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    Is SI joint Dysfunction over diagnosed or under diagnosed?
    marieh9 posted:
    There is controversy in all the literature regarding SI joint Dysfunction.
    Most articles, state that the tests used to diagnose are not specific and not accurate and vary from clinician to clinician and that the only reliable way to tell is SI joint injection with a steroid.

    See poll below. However, I would like if you believe in SI Joint Dysfunction and why? If you do what is it based given the inaccuracy of the tests? Also, would you diagnose it as SI joint if the person has no major accident such as a car accident, no pelvic dislocation, no arthritis and non-pregnant and is middle aged? What is the basis of your answer? There seems to be a schism among the PT group, plus chiropractors and DO's versus all other doctors including GP's , pain doctors, surgeons etc.
    I appreciate your input

    Take the Poll

    How many of you believe in SI joint dysfunction?
    • yes or no overall
    • if yes SI problem caused by any type of injury
    • SI problem only caused by peliicdislocation, pregnancy, arthritis
    • Are you a physical therapist
    • what is your career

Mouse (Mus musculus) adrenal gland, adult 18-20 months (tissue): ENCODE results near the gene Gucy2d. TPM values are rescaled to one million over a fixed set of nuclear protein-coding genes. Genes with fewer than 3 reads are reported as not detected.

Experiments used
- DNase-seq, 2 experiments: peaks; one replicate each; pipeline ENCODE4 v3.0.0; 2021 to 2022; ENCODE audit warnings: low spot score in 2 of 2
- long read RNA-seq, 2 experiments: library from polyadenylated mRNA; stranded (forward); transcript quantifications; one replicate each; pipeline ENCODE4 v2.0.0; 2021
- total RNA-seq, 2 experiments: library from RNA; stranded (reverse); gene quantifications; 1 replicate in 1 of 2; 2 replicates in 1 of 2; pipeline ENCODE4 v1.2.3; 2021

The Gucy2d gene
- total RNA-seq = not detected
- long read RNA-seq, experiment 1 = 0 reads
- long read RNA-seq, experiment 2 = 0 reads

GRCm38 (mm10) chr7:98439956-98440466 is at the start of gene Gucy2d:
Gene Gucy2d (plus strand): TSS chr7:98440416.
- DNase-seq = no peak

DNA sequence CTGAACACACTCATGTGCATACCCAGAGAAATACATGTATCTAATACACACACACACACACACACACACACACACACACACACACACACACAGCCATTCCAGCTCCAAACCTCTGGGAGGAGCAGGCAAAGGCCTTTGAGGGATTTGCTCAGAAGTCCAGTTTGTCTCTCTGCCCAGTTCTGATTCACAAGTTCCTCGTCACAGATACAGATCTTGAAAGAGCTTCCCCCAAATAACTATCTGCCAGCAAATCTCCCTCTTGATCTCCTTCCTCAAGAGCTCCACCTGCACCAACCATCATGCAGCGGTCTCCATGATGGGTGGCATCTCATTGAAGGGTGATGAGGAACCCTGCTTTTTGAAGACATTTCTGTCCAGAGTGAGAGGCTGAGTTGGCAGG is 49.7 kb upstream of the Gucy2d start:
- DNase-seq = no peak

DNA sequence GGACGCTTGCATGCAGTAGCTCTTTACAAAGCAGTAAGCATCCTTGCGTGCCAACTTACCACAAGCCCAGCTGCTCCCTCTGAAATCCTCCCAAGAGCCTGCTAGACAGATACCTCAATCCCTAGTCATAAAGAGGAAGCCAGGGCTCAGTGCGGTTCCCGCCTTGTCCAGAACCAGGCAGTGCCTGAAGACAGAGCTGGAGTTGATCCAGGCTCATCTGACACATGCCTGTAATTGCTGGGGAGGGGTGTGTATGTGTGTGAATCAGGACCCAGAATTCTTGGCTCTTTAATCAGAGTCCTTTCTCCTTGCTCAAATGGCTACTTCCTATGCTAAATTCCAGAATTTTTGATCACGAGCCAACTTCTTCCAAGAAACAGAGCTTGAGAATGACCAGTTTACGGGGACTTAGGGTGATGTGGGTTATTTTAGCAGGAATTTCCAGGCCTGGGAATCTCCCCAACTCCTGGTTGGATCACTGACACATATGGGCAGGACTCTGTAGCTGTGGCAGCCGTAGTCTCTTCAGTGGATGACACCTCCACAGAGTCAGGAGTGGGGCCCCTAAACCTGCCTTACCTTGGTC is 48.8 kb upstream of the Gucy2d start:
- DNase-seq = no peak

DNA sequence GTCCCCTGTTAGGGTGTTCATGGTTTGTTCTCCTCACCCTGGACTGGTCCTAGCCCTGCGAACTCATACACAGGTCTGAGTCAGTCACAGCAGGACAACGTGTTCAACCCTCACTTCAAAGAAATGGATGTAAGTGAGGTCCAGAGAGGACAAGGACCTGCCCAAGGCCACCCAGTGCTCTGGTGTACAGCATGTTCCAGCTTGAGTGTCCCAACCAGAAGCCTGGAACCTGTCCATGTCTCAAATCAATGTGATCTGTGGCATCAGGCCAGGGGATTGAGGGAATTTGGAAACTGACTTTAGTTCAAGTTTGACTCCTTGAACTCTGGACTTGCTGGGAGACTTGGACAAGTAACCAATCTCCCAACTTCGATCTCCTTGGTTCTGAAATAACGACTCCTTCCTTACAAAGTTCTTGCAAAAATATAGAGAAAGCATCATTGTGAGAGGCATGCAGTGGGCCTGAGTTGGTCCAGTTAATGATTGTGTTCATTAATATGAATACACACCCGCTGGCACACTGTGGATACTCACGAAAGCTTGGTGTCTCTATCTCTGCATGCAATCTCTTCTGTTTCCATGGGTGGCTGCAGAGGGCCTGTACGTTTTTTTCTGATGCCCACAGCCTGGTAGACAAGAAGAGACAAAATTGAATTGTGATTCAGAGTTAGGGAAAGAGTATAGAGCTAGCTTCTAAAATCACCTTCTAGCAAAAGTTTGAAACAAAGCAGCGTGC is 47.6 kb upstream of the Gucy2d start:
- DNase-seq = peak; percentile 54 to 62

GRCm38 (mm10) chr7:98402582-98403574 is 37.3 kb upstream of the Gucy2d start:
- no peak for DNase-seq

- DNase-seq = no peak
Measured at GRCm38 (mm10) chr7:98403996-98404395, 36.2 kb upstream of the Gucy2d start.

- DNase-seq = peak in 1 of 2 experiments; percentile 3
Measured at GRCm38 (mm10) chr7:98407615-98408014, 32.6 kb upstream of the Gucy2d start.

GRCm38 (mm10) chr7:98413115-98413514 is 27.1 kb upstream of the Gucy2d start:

View Poll Results
    davedsel57 responded:

    Unfortunately, I find your poll extremely difficult to understand and impossible to answer.

    I will say that I have had problems with my sacroiliac for many years and is one of the multiple degenerative spinal conditions I manage.
    Blessings, -Dave
    bren_bren responded:
    I know that I have been diagnosed with SI joint dysfunction via imaging that revealed inflammation, and a physical exam, by a very experienced sports ortho from the Mayo Clinic. I trust those results enough to know. Many doc's will throw that pain in that area into the category of "SI JOINT dysfunction". There are many variables and even the ligaments in that area could have more malfunction than the joint itself, resulting in horrific pain.

    I would like to know what "articles" you have found stating it can only be determined by injections. Thanks, and yes, your post was very fuzzy, but I got the idea, B
    earlyretirement responded:
    hello, I found your poll to be very confusing also but I have had SI-injections in the past with great relief but also have a multitude of degenerative spinal issues going on for the past twenty years, but in general is based on physical findings on exam and pain location that directs my Pain specialist physician to recommend and give me these injections-hope this helped you some. So yes I do believe in SI joint Problems and I am a retired/disabled Critical Care Nurse.